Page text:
Considered as the cradle of the main Christian parties, in the next three weeks, the constituency of Mount Lebanon II in the Metn district is set to become a real arena where the Kataeb, the Lebanese Forces and the Free Patriotic Movement will fiercely compete with each other, but also with the Murr dynasty, which, this year, joined forces with the Tashnag and the Syrian Social National Party.
Eight seats — four Maronite, two Greek Orthodox, one Greek Catholic and one Armenian Orthodox — are up for grabs in a constituency where Armenian voters, whose votes are estimated at nearly 9,000 out of a total of 183,562 registered voters, are highly sought after and can tip the balance in either direction.
Like in the 2018 elections, the three main Christian parties and the list sponsored this year by Michel Murr's grandson will cross swords and are expected to share votes and consequent seats, in more or less equal proportions.
Unless, of course, there is a surprise that could potentially see a list of the protest movement groups, primarily the one supported by Charbel Nahas’ Citizens in State party (MMFD). The political party is considered to have the best chances of gaining votes here and there, marking an electoral threshold against the four heavyweights.
While in 2018, the Metn elections did not result in any change in power, with most of the elected candidates being traditional figures who were reappointed to their seats, this year too, experts anticipate the same scenario is likely to play out again and change will probably have to wait for another legislature to emerge.
Again, as in the vast majority of constituencies, the candidates of the protest movement groups have not joined forces, thus reducing their respective chances of making a breakthrough.
However, this is not the main reason why the protest movement camp in Metn is likely to be undermined, but rather the fact that it has chosen to play in the big league, i.e., that of traditional parties and clans that are well-versed in the electoral game and have far superior know-how, machines and means.
Six lists are in the running and not all are complete. This is the case of the FPM list, which was abandoned this year by the Tashnag “for simple electoral interest,” as a source of the Armenian party said.
A figure little known to the general public but counting on the electoral legacy of his grandfather Michel Murr and a well-oiled clientelist network, Michel Elias Murr is running on a complete list that was joined by the Tashnag and SSNP.
The SSNP is expected to secure 3,000 votes, 23,000 for Murr, and 9,000 for the Armenian Party.
On the opposite side, there’s the Kataeb list, which is once again fielding Elias Hankach, the only Maronite with Kataeb leader Samy Gemayel to have made a breakthrough in 2018, and several newcomers, including some figures of the protest movement, and Samir Saliba, owner of Mike Sport, who is said to be the list’s sponsor.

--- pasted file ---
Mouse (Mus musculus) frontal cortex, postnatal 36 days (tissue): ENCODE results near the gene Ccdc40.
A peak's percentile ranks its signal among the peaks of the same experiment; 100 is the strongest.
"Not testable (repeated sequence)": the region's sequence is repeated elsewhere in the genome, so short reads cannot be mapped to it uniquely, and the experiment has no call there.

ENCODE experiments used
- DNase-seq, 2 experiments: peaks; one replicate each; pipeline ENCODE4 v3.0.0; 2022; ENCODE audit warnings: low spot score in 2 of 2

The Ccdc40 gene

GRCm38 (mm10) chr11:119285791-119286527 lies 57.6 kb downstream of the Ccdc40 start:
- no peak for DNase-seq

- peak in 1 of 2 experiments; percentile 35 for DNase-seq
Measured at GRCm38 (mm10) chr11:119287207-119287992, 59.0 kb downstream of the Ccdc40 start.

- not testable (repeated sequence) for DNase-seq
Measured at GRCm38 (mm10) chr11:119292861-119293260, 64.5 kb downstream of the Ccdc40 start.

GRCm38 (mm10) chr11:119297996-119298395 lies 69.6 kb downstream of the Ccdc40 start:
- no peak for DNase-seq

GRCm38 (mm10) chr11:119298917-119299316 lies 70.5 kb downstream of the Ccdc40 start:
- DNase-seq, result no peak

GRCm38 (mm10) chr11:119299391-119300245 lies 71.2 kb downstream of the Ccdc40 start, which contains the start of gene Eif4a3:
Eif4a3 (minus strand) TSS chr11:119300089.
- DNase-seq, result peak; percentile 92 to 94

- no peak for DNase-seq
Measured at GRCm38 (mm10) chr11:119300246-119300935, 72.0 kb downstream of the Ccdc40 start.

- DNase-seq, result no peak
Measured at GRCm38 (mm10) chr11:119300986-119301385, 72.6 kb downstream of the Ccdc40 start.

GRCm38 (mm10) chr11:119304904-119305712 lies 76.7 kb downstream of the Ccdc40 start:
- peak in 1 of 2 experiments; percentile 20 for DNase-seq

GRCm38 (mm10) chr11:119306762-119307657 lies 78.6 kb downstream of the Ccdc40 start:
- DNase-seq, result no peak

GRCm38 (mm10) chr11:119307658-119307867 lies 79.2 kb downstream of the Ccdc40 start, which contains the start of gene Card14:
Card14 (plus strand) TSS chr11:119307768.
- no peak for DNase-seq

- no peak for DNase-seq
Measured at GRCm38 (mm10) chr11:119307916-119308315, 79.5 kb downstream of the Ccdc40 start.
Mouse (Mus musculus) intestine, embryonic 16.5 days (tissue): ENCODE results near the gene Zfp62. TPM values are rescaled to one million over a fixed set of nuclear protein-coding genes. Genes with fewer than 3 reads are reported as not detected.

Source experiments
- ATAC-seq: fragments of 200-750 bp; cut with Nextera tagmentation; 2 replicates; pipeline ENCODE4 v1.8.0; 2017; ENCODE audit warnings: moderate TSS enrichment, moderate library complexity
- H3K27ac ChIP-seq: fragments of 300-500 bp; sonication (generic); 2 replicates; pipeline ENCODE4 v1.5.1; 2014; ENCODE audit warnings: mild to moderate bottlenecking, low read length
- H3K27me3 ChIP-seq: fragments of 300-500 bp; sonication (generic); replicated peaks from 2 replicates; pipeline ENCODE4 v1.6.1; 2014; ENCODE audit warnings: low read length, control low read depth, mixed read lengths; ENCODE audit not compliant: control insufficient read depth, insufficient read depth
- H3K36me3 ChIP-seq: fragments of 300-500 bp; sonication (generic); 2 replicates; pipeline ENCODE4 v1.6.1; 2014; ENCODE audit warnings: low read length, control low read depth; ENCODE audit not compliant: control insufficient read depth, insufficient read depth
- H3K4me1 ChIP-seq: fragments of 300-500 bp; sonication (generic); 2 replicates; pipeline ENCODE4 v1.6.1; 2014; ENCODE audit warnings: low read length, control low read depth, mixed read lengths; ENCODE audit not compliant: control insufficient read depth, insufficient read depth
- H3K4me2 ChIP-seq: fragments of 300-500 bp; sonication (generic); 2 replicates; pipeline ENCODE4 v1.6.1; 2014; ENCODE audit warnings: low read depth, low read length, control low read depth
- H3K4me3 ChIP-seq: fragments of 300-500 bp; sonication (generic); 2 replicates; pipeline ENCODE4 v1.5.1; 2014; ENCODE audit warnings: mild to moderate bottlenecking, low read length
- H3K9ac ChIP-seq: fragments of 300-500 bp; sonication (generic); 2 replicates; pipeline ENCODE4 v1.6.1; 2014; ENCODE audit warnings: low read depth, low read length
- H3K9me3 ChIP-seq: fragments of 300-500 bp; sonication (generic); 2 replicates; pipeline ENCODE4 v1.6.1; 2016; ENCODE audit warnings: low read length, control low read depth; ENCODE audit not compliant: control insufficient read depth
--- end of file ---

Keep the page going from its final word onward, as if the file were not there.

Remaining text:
Meanwhile, the FPM has concocted a list of five candidates out of eight, including three incumbents — Ibrahim Kanaan, Elias Bou Saab, and Eddy Maalouf — whose chances of winning are not slim. Also on the list is Nasri Lahoud, the nephew of former president Emile Lahoud.
The LF list includes a wild card: former Minister Melhem Riachi who is running for the Greek Catholic seat and would seriously threaten Eddy Maalouf's seat. In addition to Riachi, a second Maronite candidate, Razi al-Hajj who also ran in 2018.With a little luck, he could win the fourth Maronite seat according to an electoral expert who requested anonymity.
Also on the LF list is Hani Saliba, an entrepreneur who is also said to be financing the list and who is running against his brother Samir Saliba on the Kataeb list.
Finally, there is the main list of the protest group movement, which includes well-known candidates who have left their mark on the protest movement.
Among them, journalist Jad Ghosn, very popular in media circles and on social networks, movie director Lucien Bou Rjeili, lawyer Miriam Jaber and former member of the Municipal Council of Cornet Chahwan, and Shaden Maalouf, an active member of MMFD.
2018 vs 2022
In 2018, the power lists shared the seats, with a clear lead for the FPM, which obtained, with its allies of Tashnag and SSNP, four seats, collecting 43 percent of the votes.
The elected candidates were Elias Bou Saab (Greek Orthodox, 7,299 votes), Ibrahim Kanaan (Maronite, 7,179 votes), Edgar Maalouf (Greek Catholic, 5,961 votes), and Hagop Pakradounian (Armenian Orthodox, 7,182 votes).
Kataeb came in second, with two Maronite seats and 21 percent of the votes, the majority of which went to Gemayel (13,968 votes) and the rest to Elias Hankach (2,583 votes).
The LF list obtained one seat, with 15 percent of the votes, the majority of which went to Eddy Abillama. With the same percentage, the Michel Murr-sponsored list received 13,779 votes, of which 11,945 contributed to Murr's election.